But, let’s see what “the environmentalists” in Illinois said about the nuclear bailout legislation Professor Spitz gushes over.  Was it really a recognition that nuclear has a role to play in battling climate change?  Illinois Sierra Club director Jack Darin apparently did not think so – and neither did many other environmental groups — at the bill-signing on December 7, 2016:

“These are huge leaps forward for clean energy, but the Future Energy Jobs Bill was also a compromise that includes ratepayer support for two nuclear power plants. To be clear, the Sierra Club remains opposed to nuclear power, and we do not consider nuclear to be clean energy.  While we fought for our clean energy priorities, we strongly opposed Exelon’s proposed “Low Carbon Portfolio Standard,” which would have subsidized all of Exelon’s six nuclear reactors, to the exclusion of renewable power. We defeated that proposal, and championed the Illinois Clean Jobs bill as a much better alternative. However, after nearly two years, legislative leaders and the Governor convened all stakeholders with the directive to agree on a single, comprehensive energy proposal. We fought and won to make renewable energy and energy efficiency the cornerstones of the compromise legislation, and of Illinois’ energy future.” [6] – Jack Darin, Director, Illinois Sierra Club, Dec. 7, 2016

This is hardly the ringing endorsement of nuclear’s roles in combating climate change that Prof. Spitz and others assert.

When you buy into nuclear power, it really is a lot like buying a burrito – you have to take everything they stuff inside it, and can’t cherry pick the contents after the fact.  You have to take the radioactive wastes, the Fukushima’s and Chornobyl’s, the perpetual cost overruns, the counterfeit and substandard parts, and above all – the multi-billion dollar bailouts of economically failing reactors, along with the, um, oh yeah, less-carbon intensive electricity.  But that’s not how nuclear is sold by its supporters, which tend to glibly gloss over, distort, or ignore these downsides, and more often than not seem to possess the Alfred E. Newman attitude of, “What – me worry?”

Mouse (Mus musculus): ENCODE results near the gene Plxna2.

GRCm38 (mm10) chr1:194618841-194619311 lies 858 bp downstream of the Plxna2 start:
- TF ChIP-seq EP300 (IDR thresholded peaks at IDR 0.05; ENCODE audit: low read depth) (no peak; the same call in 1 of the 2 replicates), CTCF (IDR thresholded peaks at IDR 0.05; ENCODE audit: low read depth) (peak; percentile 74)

These nuclear wealth-transfer schemes (from public ratepayer wallets to private company shareholder portfolios) mortgage our energy future by bailing out the past.  Ask any blacksmith or clipper ship sail manufacturer you meet how far that will get you.

If nuclear proponents can so egregiously misinterpret an outcome, whether by ignorance of readily available and necessary facts or by deliberately cherry-picking the data to arrive at a self-aggrandizing outcome, then perhaps the public’s mistrust of nuclear power has not been so misplaced after all.  If that’s how they do their science and engineering, we’re all in big trouble.

 

SOURCES:
[1]  “Save Ohio’s two nuclear plants and continue their contributions to clean energy: Henry Spitz (Opinion),“ Cleveland.com and Cleveland Plain Dealer, Jan 16, 2017.  http://www.cleveland.com/opinion/index.ssf/2017/01/save_nuclear_power_in_ohio_and.html

[2] “Trump election takes some air out of Exelon’s Illinois energy bill,” Crain’s Chicago Business, November 11, 2016

[3] “Environmental Groups Change Tune on Nuclear Power,” Amy Harder, Wall Street Journal, June 16, 2016.

[4]  “WSJ Fakes a Green Shift Toward Nuclear Power,” Miranda Spencer, Fairness and Accuracy in Reporting (FAIR), June 24, 2016.